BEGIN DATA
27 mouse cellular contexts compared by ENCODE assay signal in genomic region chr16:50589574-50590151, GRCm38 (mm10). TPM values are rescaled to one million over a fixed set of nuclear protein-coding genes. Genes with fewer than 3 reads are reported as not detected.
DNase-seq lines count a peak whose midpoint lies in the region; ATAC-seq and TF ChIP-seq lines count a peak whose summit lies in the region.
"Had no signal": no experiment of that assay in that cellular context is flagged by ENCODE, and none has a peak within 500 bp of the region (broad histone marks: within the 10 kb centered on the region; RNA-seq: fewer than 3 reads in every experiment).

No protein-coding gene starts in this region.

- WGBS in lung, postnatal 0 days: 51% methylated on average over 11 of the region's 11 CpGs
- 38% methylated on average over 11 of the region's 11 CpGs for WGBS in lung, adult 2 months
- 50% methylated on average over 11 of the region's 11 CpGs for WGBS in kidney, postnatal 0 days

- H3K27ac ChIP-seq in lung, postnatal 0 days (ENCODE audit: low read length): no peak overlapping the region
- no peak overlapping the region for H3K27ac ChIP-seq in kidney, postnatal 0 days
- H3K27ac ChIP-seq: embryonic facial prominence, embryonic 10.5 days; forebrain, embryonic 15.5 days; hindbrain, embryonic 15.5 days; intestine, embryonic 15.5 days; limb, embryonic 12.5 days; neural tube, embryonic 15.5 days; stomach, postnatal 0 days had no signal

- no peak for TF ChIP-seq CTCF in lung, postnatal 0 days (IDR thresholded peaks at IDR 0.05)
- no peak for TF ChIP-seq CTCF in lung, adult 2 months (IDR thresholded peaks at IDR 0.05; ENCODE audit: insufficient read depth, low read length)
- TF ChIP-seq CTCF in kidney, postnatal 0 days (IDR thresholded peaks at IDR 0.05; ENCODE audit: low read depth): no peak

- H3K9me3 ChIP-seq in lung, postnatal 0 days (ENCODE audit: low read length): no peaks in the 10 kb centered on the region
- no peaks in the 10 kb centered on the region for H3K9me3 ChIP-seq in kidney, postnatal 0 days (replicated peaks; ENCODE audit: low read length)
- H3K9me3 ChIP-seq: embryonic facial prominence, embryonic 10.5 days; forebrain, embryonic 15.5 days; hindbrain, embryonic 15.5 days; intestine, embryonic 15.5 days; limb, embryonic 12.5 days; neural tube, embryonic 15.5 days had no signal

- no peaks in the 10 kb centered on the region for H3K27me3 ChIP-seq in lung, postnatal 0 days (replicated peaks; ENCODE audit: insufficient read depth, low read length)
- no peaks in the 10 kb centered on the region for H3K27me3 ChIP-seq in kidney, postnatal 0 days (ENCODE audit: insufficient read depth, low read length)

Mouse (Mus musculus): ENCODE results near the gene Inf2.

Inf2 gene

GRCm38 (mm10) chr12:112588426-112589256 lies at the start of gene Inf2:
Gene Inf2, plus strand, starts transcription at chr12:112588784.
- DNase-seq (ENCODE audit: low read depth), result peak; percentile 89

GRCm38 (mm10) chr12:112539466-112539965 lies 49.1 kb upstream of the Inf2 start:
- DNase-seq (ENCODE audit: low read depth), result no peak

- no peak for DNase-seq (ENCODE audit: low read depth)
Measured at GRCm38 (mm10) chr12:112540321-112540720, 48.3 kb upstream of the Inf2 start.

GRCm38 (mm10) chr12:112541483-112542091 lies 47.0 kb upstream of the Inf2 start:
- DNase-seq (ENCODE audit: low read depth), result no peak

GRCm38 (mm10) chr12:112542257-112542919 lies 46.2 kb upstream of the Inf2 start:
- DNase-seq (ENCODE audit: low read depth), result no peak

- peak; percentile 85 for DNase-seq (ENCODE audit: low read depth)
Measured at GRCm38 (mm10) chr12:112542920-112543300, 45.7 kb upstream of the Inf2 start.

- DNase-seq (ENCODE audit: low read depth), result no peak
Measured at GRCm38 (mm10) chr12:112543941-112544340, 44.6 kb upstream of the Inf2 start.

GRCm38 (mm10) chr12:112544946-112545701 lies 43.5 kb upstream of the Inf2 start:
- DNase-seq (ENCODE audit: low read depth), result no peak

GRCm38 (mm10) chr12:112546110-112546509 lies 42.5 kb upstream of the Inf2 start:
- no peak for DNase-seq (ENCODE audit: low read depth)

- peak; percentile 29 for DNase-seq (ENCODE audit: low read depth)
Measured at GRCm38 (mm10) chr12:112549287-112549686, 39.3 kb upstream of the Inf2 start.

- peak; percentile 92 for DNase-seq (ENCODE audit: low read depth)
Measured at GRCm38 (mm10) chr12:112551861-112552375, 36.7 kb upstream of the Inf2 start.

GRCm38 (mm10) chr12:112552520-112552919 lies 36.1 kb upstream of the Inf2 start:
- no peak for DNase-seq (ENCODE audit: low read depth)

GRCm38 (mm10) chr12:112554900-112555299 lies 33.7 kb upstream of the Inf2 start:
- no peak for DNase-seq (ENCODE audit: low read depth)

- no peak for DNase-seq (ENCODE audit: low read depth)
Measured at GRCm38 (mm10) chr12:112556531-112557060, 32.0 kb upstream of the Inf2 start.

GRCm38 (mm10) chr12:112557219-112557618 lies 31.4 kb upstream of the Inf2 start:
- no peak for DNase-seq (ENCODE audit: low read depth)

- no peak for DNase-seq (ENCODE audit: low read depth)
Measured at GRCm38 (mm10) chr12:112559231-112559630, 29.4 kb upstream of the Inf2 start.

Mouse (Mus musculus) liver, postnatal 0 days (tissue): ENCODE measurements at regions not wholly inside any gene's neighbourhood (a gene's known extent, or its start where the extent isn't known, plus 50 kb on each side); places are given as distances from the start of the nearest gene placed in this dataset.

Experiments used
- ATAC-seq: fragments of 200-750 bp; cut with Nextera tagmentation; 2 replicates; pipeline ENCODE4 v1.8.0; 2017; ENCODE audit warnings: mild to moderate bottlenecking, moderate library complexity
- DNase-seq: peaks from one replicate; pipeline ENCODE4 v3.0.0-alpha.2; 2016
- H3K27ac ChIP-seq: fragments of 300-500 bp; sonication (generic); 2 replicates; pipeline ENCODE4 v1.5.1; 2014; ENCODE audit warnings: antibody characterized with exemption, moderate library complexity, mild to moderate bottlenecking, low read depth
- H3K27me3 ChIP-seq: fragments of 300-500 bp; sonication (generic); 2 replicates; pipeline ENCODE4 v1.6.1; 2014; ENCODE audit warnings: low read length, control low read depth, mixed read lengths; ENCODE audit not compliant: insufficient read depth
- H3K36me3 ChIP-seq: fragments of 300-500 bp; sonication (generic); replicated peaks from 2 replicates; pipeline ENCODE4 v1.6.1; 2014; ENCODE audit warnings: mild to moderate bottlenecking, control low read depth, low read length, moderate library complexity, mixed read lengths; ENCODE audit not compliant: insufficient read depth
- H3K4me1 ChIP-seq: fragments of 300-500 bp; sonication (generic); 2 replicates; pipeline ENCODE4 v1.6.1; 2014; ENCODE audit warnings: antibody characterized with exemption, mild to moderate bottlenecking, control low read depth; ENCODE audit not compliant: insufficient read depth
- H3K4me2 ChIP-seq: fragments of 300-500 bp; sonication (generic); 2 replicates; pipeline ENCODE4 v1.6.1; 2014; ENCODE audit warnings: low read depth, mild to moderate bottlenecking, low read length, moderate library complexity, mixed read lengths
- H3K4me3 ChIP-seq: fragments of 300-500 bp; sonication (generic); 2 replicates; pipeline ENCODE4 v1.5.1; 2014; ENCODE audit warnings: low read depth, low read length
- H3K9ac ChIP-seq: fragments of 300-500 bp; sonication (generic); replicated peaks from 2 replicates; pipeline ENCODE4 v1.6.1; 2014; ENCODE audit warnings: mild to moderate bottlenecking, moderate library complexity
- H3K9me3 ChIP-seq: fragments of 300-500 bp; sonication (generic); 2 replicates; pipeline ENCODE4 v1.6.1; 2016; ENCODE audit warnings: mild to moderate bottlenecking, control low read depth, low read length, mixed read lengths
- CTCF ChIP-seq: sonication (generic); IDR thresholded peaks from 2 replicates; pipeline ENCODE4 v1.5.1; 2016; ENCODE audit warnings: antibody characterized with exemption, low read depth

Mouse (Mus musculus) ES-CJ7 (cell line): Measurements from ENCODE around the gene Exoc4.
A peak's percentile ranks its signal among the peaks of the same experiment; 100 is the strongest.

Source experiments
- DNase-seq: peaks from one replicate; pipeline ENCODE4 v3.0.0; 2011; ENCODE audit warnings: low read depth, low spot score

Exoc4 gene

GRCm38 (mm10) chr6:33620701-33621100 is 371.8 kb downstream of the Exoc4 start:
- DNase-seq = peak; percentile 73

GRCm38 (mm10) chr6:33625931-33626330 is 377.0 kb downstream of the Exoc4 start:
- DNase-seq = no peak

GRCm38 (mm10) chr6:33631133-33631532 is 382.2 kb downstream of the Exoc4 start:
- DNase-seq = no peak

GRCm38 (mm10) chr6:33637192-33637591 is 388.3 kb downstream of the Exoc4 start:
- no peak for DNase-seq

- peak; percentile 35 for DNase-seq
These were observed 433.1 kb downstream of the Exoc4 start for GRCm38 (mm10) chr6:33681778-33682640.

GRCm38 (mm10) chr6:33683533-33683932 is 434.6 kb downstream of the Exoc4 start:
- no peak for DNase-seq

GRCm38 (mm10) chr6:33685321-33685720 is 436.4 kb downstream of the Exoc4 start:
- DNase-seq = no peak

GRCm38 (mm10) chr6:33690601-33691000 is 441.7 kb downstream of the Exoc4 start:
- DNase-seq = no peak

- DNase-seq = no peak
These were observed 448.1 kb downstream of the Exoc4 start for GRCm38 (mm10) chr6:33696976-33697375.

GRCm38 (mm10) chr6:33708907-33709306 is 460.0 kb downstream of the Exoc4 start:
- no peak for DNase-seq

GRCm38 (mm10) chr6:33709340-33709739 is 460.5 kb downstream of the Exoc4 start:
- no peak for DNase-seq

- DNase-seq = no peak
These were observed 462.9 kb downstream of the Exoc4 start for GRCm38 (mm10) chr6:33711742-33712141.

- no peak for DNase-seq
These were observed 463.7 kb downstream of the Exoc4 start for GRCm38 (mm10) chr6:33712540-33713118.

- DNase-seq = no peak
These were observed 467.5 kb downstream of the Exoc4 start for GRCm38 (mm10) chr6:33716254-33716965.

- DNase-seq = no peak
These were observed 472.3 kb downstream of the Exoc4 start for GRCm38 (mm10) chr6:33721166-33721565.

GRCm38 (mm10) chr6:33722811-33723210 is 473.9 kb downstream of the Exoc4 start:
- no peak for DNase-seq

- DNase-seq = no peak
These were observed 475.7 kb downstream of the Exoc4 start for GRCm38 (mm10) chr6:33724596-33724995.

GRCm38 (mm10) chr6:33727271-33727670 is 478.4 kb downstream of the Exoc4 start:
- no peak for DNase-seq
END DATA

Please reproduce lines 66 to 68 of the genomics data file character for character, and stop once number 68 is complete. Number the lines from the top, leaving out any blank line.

- CTCF ChIP-seq: sonication (generic); IDR thresholded peaks from 2 replicates; pipeline ENCODE4 v1.5.1; 2016; ENCODE audit warnings: antibody characterized with exemption, low read depth

Mouse (Mus musculus) ES-CJ7 (cell line): Measurements from ENCODE around the gene Exoc4.
A peak's percentile ranks its signal among the peaks of the same experiment; 100 is the strongest.